I, myself, personally intend to continue being outspoken and opinionated, intolerant of all fanatics, fools and ignoramuses, deeply suspicious of all those who have "found the answer" and on my bad days, downright rude.
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post #34 of 40 Old 01-02-2012
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Thanks RichH for the info on the newer finishes. I am assuming ferrous oxide = iron?

In the flooring business, the latest trend is aluminum oxide in the finish, for the "50 year finish" The same stuff in sandpaper. keeps the finish protected by making a hard shell, and wears away grinding a new finish as it goes. No wonder the stuff is a bear to get off!!!!!!

I notice all of the brightwork mentioned is teak. Sadly, I have a more utilitarian boat that has 45 year old Phillipine mahogany. I still want to keep it protected though. How do these products work on this wood? Anyone?

The pictures of the boats are gorgeous. I noticed that the comment that the cetol didn't give the same shine. I sure nothing gives the shine of hand bubbed and polishe varnish. But there was also the quote about "being a slave to the varnish". I too would rather be sailing. What about the Cetol gloss finish that they sell? Anyone have comments on that stuff. I will definitely check out the honey teak products mentioned also... Thanks and keep the comments / observations coming.
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post #35 of 40 Old 01-03-2012
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Originally Posted by upei1 View Post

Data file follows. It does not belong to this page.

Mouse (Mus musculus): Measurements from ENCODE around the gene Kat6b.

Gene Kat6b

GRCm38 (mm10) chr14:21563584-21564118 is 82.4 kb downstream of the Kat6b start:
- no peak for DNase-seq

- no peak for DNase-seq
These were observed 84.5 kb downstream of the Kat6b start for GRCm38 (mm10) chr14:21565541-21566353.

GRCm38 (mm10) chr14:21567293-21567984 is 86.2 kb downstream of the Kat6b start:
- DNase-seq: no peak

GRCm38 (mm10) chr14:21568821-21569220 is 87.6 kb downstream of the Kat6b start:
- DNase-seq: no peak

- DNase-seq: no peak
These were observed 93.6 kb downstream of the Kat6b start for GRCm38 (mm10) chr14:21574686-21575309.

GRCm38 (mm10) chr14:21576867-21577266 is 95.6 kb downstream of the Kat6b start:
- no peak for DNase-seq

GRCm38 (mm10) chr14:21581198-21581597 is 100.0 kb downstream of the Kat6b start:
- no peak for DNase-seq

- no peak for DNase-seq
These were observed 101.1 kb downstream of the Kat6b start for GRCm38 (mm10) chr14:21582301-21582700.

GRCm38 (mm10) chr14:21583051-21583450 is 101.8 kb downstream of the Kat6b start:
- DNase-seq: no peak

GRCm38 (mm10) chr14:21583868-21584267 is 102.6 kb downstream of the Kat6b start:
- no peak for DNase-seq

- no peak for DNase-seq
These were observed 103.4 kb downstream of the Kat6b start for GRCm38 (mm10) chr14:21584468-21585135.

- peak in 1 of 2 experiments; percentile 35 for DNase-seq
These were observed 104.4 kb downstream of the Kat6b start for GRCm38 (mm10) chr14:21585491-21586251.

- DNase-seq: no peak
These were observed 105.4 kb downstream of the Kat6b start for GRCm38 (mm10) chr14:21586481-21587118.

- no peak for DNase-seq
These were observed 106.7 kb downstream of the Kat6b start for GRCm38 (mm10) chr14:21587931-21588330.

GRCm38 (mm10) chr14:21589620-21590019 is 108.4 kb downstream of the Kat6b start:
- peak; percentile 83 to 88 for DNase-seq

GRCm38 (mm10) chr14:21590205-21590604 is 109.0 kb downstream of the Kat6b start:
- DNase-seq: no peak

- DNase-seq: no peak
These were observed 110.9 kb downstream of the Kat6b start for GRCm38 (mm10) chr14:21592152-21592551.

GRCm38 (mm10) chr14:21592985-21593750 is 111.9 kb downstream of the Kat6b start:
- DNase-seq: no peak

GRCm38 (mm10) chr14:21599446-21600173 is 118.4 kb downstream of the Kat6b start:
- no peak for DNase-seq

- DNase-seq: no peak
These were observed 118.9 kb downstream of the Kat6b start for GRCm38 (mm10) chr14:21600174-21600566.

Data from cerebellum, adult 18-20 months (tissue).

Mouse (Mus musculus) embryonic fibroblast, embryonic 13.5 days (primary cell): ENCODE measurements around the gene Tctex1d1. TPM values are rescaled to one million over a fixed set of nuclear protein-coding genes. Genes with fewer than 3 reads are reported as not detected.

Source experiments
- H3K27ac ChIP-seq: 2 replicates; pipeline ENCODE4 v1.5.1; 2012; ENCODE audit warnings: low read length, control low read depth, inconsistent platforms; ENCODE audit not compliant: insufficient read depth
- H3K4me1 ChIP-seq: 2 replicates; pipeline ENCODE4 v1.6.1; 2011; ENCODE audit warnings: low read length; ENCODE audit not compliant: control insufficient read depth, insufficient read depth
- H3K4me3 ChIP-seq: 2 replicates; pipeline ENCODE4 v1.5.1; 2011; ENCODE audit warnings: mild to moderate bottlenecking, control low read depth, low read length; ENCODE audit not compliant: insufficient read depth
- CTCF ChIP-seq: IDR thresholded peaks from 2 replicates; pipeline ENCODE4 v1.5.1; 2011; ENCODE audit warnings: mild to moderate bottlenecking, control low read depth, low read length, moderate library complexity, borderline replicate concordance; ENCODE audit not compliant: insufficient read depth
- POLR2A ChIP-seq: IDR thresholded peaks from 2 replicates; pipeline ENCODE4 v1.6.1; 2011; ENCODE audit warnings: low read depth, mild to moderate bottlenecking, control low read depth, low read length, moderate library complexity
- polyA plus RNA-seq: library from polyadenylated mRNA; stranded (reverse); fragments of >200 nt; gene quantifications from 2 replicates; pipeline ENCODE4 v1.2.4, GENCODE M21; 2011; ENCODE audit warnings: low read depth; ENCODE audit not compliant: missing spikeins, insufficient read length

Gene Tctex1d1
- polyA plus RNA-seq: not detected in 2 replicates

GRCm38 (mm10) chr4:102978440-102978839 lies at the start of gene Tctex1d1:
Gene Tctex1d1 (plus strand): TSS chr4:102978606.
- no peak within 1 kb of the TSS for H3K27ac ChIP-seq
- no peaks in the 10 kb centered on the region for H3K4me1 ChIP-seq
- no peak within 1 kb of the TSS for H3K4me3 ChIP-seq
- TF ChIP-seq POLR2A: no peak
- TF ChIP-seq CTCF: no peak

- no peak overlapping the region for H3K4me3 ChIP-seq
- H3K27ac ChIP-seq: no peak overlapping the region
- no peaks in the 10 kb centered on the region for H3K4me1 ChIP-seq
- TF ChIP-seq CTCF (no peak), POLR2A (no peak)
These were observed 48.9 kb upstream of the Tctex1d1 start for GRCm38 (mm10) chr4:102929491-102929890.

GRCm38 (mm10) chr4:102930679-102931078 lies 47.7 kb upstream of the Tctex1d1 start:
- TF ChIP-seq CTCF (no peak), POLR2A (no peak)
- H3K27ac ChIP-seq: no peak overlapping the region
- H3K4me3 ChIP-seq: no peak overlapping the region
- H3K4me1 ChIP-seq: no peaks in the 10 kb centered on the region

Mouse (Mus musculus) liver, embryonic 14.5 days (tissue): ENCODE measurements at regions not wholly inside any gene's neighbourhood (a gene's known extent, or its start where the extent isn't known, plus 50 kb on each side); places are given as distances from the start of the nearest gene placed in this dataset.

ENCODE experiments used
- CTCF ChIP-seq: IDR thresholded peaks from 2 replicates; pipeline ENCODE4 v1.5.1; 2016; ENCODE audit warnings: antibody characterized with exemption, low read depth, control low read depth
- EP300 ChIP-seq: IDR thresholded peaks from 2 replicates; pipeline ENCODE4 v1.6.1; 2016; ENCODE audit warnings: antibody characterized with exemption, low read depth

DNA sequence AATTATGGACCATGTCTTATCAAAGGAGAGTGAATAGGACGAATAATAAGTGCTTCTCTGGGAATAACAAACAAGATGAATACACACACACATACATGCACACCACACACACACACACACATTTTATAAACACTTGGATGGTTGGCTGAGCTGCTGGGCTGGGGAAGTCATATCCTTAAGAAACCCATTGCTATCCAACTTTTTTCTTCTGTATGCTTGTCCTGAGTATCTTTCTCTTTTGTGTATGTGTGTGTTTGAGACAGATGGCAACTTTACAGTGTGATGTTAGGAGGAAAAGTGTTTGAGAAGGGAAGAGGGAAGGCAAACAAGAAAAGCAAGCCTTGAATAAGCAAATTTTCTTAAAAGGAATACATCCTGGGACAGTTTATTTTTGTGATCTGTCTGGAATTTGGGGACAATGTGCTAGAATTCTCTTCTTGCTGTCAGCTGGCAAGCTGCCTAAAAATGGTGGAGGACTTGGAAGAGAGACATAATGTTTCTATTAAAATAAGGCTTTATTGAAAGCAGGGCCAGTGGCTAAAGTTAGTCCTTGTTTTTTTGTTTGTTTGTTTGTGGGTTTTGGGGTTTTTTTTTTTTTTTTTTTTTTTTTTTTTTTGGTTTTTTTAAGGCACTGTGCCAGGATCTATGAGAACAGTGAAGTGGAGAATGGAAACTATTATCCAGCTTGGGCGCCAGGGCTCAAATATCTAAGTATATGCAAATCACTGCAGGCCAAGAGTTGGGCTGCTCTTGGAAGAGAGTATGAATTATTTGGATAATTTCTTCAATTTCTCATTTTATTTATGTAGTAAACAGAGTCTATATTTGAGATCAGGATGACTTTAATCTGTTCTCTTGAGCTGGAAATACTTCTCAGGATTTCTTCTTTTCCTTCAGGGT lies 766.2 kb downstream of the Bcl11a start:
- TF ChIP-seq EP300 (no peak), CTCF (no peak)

The pictures of the boats are gorgeous. I noticed that the comment that the cetol didn't give the same shine. I sure nothing gives the shine of hand bubbed and polishe varnish. But there was also the quote about "being a slave to the varnish". I too would rather be sailing. What about the Cetol gloss finish that they sell? Anyone have comments on that stuff. I will definitely check out the honey teak products mentioned also... Thanks and keep the comments / observations coming.
Those who are slaves to brightwork are likely those who don't do a full varnish schedule because they'd rather be sailing- then they have to do it more often, instead of sailing.


Regarding the mahogany on your ship, me and mahogany are old friends.
All the advice I have given here, is what I have learned, here:




It takes me an hour to lay on a varnish coat on the exterior brightwork on our sailboat. Our cruiser, as you can see, is a lot more wood intensive.

New and Improved Cetol is like saying "More leather-like vinyl."
It is what it is, and it ain't what it ain't and what it ain't is varnish.
If you're going to go with Cetol, then just paint the bloody wood and be done with it, or tear it off and replace it with stainless.
Cetol is crack for sailors- billed as quick and easy, it's lack of durability and leprosy-like incompatibility with other finishes means that you have to keep buying Cetol, every year.
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It's 5 o'clock somewhere:


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post #36 of 40 Old 01-03-2012
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Originally Posted by SloopJonB View Post
Charlie - does your mother know that you are a boat pornographer?

Is that sprayed or brushed? Do you thin the varnish? Add Penetrol? Do you do it like high end car paint - wet sand to 600 and then buff? Anything else?
The wood was prepped with 400 and then the first six coats were brushed heavy, sanded back and the rest sprayed with sanding between every fourth coat. Yes, Penetrol was used. No thinning other than what's necessary for spraying using T-10. No wet sanding but she was buffed.